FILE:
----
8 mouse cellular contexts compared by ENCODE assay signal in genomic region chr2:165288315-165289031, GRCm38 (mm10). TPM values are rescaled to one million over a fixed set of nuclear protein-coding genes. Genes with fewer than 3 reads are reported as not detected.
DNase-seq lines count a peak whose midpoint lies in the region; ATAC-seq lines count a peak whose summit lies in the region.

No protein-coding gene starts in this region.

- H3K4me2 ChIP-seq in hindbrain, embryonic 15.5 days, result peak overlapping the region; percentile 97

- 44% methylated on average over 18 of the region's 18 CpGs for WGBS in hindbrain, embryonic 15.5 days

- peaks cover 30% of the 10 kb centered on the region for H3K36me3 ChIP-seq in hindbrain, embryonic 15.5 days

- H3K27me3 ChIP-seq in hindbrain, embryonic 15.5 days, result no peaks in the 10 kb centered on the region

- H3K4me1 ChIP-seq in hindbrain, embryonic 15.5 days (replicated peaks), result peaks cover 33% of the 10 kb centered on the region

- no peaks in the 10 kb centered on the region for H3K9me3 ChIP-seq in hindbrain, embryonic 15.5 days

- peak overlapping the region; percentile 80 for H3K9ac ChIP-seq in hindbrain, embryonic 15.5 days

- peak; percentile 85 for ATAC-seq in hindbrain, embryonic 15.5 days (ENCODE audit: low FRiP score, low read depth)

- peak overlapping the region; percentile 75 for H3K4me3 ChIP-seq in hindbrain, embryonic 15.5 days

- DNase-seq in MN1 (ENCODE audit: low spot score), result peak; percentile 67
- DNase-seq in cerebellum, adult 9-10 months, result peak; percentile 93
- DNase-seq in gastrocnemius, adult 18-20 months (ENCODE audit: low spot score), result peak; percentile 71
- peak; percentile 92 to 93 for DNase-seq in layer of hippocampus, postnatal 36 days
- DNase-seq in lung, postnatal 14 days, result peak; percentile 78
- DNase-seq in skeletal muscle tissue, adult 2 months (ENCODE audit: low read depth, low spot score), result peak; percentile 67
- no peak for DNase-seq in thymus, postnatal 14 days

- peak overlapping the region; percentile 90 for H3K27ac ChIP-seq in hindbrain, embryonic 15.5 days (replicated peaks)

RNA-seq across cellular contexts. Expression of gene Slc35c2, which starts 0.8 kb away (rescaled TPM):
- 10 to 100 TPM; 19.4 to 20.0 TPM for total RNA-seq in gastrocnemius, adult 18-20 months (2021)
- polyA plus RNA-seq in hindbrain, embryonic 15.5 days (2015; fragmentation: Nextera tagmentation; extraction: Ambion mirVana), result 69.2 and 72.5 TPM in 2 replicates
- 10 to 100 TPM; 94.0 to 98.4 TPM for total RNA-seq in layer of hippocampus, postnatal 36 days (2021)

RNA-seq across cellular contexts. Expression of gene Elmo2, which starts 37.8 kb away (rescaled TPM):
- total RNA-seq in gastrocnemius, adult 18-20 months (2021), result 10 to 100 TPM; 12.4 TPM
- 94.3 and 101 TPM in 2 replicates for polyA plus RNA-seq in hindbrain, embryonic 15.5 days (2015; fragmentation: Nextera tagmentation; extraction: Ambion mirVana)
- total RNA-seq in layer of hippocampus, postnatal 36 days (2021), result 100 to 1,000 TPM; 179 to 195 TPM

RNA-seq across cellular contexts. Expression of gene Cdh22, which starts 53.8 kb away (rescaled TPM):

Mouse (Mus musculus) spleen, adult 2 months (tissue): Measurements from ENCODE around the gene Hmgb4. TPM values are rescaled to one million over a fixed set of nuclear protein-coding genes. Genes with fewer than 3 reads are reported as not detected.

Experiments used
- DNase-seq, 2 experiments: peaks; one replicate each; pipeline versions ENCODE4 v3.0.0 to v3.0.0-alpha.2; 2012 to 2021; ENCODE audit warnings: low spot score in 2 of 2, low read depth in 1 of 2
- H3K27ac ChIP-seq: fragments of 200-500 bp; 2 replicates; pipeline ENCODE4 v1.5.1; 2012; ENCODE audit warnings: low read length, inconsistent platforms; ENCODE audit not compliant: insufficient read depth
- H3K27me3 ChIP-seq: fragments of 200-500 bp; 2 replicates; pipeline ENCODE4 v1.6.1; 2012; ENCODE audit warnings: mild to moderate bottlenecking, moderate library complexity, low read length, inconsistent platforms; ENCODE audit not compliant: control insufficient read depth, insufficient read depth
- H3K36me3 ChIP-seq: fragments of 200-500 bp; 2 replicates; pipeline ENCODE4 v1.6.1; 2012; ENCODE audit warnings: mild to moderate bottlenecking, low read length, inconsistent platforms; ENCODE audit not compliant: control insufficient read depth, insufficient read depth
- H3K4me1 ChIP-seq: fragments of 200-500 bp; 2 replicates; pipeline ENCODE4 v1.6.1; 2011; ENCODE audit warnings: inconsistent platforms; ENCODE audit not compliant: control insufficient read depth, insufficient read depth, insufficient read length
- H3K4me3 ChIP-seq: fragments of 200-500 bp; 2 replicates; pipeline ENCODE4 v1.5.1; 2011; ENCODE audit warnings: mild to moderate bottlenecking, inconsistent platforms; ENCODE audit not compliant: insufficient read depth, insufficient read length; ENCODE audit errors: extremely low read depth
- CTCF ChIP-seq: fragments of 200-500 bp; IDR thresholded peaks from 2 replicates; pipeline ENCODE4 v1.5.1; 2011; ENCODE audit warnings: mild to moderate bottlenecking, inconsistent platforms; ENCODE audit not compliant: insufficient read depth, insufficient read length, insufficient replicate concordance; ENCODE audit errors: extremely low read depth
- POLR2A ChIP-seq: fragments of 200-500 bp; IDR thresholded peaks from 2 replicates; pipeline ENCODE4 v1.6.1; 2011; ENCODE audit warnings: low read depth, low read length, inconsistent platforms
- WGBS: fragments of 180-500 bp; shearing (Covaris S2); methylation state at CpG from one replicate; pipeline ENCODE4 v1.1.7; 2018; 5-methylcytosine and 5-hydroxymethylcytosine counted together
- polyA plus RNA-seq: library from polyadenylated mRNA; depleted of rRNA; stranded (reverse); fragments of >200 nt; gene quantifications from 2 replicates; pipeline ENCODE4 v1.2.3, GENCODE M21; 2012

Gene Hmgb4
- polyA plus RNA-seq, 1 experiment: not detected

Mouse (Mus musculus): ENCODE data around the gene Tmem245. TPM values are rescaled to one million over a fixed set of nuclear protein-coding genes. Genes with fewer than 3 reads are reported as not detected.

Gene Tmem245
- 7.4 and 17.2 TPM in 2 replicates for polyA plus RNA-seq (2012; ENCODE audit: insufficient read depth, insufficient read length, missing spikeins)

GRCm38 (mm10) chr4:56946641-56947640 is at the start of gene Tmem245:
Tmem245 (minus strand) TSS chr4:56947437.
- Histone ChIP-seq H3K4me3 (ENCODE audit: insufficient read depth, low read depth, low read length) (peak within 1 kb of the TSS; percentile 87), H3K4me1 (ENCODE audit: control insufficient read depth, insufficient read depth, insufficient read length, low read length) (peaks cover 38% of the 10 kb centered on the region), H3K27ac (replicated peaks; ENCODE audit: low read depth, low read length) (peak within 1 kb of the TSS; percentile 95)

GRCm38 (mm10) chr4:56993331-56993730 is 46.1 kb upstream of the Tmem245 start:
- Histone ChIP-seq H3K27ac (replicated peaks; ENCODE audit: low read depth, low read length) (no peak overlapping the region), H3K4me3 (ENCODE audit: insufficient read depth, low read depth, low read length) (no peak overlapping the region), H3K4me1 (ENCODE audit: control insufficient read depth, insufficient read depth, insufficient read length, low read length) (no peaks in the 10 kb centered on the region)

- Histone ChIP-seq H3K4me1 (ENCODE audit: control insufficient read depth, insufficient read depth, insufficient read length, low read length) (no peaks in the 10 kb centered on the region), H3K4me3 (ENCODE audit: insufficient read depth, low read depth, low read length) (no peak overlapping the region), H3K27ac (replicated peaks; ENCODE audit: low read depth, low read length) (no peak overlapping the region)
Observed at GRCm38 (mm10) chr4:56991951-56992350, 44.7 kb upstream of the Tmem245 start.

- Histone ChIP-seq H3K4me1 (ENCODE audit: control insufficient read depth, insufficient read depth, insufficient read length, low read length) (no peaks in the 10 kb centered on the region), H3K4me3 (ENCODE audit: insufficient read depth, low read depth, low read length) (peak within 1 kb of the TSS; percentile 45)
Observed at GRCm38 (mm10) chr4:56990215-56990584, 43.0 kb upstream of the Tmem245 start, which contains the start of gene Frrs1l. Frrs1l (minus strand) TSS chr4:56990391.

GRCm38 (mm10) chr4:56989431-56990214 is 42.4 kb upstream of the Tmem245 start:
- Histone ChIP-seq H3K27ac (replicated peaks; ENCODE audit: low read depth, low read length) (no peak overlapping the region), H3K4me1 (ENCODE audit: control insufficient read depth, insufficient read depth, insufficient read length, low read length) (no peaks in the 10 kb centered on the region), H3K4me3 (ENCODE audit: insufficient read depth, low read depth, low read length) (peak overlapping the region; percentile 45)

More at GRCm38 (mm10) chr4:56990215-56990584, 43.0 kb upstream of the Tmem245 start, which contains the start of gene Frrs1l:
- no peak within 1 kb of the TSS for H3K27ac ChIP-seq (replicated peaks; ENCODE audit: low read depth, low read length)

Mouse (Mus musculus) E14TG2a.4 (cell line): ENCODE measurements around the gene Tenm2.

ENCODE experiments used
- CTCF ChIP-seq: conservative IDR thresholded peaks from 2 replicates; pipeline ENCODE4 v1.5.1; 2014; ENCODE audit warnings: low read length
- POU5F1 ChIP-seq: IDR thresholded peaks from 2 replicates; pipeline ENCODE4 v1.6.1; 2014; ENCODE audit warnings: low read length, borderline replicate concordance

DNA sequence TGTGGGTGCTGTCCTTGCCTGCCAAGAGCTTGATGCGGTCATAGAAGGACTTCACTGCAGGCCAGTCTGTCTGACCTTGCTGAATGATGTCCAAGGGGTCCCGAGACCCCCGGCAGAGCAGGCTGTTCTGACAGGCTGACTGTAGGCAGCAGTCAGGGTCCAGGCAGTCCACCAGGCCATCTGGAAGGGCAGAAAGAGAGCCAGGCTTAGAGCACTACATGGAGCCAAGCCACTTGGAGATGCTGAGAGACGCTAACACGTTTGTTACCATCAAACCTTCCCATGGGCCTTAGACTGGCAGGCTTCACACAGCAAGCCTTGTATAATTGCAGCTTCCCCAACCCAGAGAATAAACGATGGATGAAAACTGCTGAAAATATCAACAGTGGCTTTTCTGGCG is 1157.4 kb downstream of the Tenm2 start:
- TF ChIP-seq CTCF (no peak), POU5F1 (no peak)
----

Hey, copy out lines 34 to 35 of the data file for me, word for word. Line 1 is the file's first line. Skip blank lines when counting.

- H3K27me3 ChIP-seq: fragments of 200-500 bp; 2 replicates; pipeline ENCODE4 v1.6.1; 2012; ENCODE audit warnings: mild to moderate bottlenecking, moderate library complexity, low read length, inconsistent platforms; ENCODE audit not compliant: control insufficient read depth, insufficient read depth
- H3K36me3 ChIP-seq: fragments of 200-500 bp; 2 replicates; pipeline ENCODE4 v1.6.1; 2012; ENCODE audit warnings: mild to moderate bottlenecking, low read length, inconsistent platforms; ENCODE audit not compliant: control insufficient read depth, insufficient read depth